Degree results speak volumes

A scheme that encourages students to buy more books has multifarious benefits, writes Jack Grove

September 20, 2012

Students who buy more books achieve better degree results, a study has found. Researchers at the University of East London tracked the expenditure of almost 5,500 undergraduates at its campus bookshops over the three years of their studies.

Students who gained a first-class degree spent an average of £239 on books - almost two-thirds more than the £146 spent by those who later received a third-class degree.

Those who received an upper second spent £205 on books, while those getting a 2:2 spent just £179.

A smaller study at Anglia Ruskin University, which analysed spending by 479 students, demonstrated a similar correlation between book spend and academic achievement.

The studies are detailed in a report titled Students First (Financial Interventions to Assist Retention and Student Transitions) and are based on transactions made on student "smart cards", which can be loaded with credit by the university.

Such schemes, operated by more than 20 institutions, mean students can spend bursary cash only on university premises and on essentials such as books, lab equipment, child care, travel and accommodation.

The authors of the UEL study, Karina Berzins and Tony Hudson, from the university's Continuum Centre for Widening Participation Policy Studies, suggest that such "targeted bursaries" could be more effective in improving attainment among poorer students than a simple cash grant.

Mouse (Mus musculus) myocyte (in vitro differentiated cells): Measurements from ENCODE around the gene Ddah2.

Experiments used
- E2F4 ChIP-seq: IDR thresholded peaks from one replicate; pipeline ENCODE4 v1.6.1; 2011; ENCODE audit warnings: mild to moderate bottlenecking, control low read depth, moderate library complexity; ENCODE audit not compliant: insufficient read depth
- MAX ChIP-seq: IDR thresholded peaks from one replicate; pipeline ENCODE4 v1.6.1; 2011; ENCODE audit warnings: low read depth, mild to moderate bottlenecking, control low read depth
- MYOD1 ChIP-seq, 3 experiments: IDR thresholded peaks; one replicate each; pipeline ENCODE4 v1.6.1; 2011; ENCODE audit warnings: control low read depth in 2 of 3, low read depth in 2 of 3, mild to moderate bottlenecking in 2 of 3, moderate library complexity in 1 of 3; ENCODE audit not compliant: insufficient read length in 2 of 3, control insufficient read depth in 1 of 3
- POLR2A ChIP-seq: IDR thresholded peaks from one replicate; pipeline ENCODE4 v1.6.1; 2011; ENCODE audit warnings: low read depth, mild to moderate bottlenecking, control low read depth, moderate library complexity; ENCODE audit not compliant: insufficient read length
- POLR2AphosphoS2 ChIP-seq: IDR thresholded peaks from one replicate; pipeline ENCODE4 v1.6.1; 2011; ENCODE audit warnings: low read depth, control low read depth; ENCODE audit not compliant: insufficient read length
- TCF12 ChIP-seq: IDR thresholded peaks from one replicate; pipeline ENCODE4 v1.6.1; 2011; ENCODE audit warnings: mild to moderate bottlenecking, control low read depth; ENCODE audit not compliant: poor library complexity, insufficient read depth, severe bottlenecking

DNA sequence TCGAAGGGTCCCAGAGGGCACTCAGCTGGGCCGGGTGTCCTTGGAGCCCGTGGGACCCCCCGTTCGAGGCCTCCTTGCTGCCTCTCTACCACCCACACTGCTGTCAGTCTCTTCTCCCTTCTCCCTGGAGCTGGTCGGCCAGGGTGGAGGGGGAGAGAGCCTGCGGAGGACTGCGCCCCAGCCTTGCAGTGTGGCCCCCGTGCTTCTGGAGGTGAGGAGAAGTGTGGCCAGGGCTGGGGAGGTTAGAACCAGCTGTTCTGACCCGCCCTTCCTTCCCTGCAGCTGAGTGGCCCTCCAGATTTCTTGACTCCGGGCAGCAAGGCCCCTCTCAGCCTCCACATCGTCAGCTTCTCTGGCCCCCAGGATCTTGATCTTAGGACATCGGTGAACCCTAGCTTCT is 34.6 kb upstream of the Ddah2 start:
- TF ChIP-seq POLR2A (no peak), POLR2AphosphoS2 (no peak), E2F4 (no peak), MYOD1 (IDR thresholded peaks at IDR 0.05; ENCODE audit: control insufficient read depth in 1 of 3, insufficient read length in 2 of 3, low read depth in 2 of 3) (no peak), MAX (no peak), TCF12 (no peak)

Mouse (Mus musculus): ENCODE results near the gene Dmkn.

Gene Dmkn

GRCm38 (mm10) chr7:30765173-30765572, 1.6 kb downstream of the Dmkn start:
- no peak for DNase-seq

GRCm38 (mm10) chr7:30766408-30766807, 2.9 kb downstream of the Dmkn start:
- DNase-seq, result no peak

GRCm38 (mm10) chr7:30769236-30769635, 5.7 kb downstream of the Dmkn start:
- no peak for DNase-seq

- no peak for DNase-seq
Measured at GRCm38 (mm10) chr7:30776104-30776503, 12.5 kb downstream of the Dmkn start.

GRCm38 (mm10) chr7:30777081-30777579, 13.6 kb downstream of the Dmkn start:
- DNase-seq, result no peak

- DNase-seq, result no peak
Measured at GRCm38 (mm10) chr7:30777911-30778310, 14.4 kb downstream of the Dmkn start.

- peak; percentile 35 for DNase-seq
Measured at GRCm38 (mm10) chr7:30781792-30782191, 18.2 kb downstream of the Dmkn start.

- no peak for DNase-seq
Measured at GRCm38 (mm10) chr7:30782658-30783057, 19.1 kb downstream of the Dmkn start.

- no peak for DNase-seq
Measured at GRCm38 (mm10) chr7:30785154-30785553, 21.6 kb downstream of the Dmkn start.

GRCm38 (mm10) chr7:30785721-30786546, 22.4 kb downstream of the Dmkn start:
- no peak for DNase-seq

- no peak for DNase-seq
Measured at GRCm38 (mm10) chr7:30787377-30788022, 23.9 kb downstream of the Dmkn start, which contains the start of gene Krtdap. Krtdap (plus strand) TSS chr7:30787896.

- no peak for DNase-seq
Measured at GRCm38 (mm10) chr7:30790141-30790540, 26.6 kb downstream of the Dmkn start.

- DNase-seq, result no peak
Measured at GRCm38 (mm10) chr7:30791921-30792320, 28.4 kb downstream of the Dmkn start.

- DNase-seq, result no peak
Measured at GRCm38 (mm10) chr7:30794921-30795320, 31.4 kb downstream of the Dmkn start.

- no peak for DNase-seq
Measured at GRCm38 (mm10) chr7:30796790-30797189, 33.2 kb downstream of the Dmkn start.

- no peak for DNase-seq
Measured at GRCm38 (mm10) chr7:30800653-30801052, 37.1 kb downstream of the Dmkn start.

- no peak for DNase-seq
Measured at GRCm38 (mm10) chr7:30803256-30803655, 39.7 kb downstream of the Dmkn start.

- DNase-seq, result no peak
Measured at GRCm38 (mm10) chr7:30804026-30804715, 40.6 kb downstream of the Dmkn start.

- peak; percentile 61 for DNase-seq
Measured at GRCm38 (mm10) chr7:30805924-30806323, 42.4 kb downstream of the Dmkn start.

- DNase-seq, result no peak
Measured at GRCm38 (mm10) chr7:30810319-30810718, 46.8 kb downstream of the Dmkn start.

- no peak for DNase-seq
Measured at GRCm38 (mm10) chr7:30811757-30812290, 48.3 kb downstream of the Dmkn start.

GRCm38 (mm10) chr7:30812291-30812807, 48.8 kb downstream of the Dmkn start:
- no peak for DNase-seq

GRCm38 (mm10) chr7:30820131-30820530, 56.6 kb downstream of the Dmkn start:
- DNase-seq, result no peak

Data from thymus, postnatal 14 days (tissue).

They claim that such bursaries "introduce an equality in student spending power that would not otherwise exist" and "clearly motivate students to progress from year to year".

Three-quarters of 535 students surveyed for the report said the targeted bursaries had encouraged them to do better in their studies. "You [otherwise] might be tempted to buy a lot of junk when you should save it for your books," says one student quoted in the report.

The introduction of targeted bursaries at UEL in 2006 has also coincided with a fall in dropout rates, the report adds, although it was unable to establish a causal link to the scheme.

Andrew West, director of student services at University of Sheffield and chair of advice group Amosshe, which supported the study, welcomed the "landmark piece of work", which could lead to other innovative types of bursaries.

Sir Deian Hopkin, former vice-chancellor of London South Bank University, who chairs the Students First project board, said the report "provides important insight into one effective way that targeted bursaries can be used to support students, and how universities can make the best use of communications technology".

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